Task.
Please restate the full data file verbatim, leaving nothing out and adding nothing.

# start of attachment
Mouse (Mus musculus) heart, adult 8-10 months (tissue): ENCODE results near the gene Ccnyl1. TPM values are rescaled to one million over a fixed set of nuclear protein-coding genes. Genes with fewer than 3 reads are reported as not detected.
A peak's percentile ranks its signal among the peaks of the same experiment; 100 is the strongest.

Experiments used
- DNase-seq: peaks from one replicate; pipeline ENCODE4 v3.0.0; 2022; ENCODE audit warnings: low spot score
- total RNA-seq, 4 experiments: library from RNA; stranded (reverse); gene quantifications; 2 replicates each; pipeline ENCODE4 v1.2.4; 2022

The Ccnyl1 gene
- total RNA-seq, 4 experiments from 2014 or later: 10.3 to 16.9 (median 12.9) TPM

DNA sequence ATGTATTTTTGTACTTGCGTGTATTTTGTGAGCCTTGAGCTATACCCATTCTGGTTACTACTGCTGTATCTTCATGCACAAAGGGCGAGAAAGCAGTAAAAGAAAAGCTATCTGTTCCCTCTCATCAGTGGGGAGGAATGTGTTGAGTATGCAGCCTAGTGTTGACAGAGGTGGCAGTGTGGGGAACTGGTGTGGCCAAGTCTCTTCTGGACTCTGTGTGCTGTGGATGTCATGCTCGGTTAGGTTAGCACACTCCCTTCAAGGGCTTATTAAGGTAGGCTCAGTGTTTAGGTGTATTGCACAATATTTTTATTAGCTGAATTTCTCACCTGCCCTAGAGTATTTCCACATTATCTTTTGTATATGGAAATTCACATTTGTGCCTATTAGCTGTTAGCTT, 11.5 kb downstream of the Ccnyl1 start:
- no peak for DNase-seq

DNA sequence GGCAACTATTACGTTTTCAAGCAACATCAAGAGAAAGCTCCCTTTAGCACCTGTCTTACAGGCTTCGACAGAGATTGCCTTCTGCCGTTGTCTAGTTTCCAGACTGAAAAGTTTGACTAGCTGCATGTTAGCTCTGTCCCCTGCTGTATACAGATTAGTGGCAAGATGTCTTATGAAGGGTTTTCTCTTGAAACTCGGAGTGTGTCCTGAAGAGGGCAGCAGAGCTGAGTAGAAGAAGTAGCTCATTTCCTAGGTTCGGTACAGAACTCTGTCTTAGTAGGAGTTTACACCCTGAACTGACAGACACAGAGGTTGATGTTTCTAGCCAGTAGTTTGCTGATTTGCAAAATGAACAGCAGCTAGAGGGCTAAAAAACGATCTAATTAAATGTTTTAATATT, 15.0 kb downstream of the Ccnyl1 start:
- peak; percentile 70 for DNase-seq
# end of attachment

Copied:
Mouse (Mus musculus) heart, adult 8-10 months (tissue): ENCODE results near the gene Ccnyl1. TPM values are rescaled to one million over a fixed set of nuclear protein-coding genes. Genes with fewer than 3 reads are reported as not detected.
A peak's percentile ranks its signal among the peaks of the same experiment; 100 is the strongest.

Experiments used
- DNase-seq: peaks from one replicate; pipeline ENCODE4 v3.0.0; 2022; ENCODE audit warnings: low spot score
- total RNA-seq, 4 experiments: library from RNA; stranded (reverse); gene quantifications; 2 replicates each; pipeline ENCODE4 v1.2.4; 2022

The Ccnyl1 gene
- total RNA-seq, 4 experiments from 2014 or later: 10.3 to 16.9 (median 12.9) TPM

DNA sequence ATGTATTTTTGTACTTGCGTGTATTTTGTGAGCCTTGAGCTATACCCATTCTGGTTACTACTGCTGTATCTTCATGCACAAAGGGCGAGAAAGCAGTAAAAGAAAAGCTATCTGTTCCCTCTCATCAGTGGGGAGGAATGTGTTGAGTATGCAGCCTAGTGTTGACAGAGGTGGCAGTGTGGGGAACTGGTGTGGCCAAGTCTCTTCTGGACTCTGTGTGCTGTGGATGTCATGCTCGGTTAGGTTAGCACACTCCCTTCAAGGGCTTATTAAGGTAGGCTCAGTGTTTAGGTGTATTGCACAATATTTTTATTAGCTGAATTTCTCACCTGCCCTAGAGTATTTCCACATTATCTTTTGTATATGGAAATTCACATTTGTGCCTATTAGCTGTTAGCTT, 11.5 kb downstream of the Ccnyl1 start:
- no peak for DNase-seq

DNA sequence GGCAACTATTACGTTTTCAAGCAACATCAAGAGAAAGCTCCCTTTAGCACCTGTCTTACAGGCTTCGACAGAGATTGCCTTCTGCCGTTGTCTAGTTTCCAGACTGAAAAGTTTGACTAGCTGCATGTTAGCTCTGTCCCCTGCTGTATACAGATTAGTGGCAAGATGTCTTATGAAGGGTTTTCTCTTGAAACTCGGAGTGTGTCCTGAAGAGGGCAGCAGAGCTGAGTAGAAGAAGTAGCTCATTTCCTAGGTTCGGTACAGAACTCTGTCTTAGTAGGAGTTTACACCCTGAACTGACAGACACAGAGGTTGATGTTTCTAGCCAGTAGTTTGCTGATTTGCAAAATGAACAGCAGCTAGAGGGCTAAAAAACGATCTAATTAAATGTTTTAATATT, 15.0 kb downstream of the Ccnyl1 start:
- peak; percentile 70 for DNase-seq